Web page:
82. Seth Rogers on September 23, 2005 at 1:11 am

    I also don’t see what George Bush has to do with this topic either.

  83. BillM on September 28, 2005 at 1:16 pm

    This theory seems to lack a fundamental correlation. Is there any evidence that women are lonely in the singles wards of Islam? When deriving the relathionship Lewis doesn’t determine any type of causal relationship. He is stating that one thing is happening, and here is possible cause. Hardly a concrete analsysis.

    So a guy can’t find a wife, gets sexually frustrated, then becomes a terrorist. His theory makes lots of sense.

  84. Kevin Graham on January 23, 2006 at 11:53 am

    One says Christianity in the “modern” sense is more peaceful than Islam, and another refrers to medieval Christianity. You all are getting it wrong. There simply is no equivalent to Islamic terror in Christianity, and there never was.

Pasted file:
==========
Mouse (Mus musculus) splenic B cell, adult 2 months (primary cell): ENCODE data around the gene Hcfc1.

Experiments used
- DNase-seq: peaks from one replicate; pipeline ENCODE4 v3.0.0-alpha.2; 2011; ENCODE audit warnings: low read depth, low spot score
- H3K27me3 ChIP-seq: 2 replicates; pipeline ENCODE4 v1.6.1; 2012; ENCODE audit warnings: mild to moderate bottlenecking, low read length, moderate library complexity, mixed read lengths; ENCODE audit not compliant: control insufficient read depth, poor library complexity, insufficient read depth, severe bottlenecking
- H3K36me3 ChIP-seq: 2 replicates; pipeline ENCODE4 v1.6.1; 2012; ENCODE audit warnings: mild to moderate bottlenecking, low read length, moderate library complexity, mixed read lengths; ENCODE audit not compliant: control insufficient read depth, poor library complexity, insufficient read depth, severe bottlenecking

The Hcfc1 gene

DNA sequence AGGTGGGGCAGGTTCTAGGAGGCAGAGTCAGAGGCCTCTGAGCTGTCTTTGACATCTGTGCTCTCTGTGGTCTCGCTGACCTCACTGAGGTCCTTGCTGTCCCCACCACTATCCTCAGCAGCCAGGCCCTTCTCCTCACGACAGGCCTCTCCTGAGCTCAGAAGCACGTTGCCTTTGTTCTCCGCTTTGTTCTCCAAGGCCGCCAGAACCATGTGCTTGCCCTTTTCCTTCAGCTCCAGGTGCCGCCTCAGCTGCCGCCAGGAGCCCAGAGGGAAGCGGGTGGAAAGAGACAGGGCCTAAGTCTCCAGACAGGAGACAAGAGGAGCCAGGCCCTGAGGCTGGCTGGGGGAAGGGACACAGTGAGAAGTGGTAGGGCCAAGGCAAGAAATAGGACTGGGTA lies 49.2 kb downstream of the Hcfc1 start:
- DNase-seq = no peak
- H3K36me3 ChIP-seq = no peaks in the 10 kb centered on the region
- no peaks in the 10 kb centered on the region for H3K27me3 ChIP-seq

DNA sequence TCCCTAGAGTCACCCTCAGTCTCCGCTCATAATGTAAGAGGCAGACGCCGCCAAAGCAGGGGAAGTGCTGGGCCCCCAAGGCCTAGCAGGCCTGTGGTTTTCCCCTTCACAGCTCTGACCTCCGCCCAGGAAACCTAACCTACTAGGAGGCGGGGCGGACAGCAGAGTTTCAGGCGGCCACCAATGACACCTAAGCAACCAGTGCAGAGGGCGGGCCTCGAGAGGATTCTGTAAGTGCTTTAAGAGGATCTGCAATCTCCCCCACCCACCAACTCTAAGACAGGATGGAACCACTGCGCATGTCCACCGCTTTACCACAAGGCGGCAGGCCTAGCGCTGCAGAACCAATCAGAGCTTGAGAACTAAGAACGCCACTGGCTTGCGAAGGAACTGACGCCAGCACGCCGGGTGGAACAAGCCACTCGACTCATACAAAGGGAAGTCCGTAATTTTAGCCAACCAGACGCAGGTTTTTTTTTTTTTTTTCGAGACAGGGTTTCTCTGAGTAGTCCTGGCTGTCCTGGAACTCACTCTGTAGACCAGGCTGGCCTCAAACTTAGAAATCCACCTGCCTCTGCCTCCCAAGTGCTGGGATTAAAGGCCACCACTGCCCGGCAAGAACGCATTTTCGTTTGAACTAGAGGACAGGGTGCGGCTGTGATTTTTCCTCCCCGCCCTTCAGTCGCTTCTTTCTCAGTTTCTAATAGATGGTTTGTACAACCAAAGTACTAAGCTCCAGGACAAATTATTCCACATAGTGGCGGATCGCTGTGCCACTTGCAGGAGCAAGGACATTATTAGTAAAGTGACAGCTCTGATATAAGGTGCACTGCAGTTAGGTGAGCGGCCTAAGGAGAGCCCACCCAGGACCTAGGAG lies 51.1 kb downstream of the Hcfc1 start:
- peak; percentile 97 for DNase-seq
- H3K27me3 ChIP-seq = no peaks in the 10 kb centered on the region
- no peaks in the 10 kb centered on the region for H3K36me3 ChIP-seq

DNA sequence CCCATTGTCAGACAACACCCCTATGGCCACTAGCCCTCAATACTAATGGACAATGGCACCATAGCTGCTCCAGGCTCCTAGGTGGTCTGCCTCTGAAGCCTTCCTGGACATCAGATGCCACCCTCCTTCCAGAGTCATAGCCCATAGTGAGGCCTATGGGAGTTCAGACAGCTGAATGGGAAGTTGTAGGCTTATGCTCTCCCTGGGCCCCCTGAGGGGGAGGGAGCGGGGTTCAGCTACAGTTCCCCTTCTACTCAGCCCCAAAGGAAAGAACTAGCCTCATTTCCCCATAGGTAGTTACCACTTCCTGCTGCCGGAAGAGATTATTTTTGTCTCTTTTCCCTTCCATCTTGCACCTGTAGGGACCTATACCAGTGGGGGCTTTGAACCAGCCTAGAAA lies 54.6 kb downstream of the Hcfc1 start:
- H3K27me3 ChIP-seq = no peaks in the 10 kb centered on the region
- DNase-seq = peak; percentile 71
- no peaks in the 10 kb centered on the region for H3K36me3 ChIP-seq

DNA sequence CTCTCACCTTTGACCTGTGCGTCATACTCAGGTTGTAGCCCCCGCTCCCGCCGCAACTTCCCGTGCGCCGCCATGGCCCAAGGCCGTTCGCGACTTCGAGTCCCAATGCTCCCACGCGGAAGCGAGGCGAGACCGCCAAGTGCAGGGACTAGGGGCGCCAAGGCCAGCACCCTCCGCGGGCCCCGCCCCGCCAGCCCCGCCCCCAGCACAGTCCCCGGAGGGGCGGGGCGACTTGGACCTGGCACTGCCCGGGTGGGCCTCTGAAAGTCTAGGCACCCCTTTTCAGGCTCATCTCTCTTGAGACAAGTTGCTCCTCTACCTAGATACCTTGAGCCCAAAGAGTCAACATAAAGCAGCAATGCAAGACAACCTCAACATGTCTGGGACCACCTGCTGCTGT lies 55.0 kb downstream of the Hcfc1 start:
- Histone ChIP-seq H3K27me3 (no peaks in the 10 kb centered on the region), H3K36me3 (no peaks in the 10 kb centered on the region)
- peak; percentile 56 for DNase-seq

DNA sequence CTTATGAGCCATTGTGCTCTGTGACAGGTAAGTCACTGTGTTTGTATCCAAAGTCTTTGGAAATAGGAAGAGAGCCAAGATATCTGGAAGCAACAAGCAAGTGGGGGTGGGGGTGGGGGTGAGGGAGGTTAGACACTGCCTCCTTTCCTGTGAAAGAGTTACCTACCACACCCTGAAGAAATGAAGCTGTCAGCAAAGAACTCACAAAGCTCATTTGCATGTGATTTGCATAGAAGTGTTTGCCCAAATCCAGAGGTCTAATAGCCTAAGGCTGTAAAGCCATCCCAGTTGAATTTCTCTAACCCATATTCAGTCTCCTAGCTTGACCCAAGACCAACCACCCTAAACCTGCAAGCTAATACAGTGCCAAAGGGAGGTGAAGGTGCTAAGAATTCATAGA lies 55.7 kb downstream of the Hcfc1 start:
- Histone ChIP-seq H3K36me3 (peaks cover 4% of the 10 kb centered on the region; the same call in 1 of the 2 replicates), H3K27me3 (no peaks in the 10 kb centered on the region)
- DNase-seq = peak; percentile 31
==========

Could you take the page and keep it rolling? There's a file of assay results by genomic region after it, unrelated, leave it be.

Terrorism is sanctioned by Islamic holy writ, whereas the events in “Christian history” you refer to is a result of Christendom, not Christianity. Christianity is the religion, and the Pope didn’t sanction terrorism – Roman emperors (Christendom) generally did, however. They used Christianity as a symbol since it was declared the state religion in the 4th century. Before that we saw Christianity bloom as a peaceful movement without one person raising a sword. When Muslims kill apostates it is because it is Islamic law. Before you say that’s just extremism, it is an established fact that this doctrine is accepted by all four school of Sunni jurisprudence.

    The moral relativism that’s going on here is sickening. All religions are not equal. I know that’s what we’ve been conditioned to believe, but terrorism isn’t as easily inspired by Amish teachings as it is in Islamic teachings. Once we accept this politically incorrect truth, maybe we’ll make progress in solving some real problems.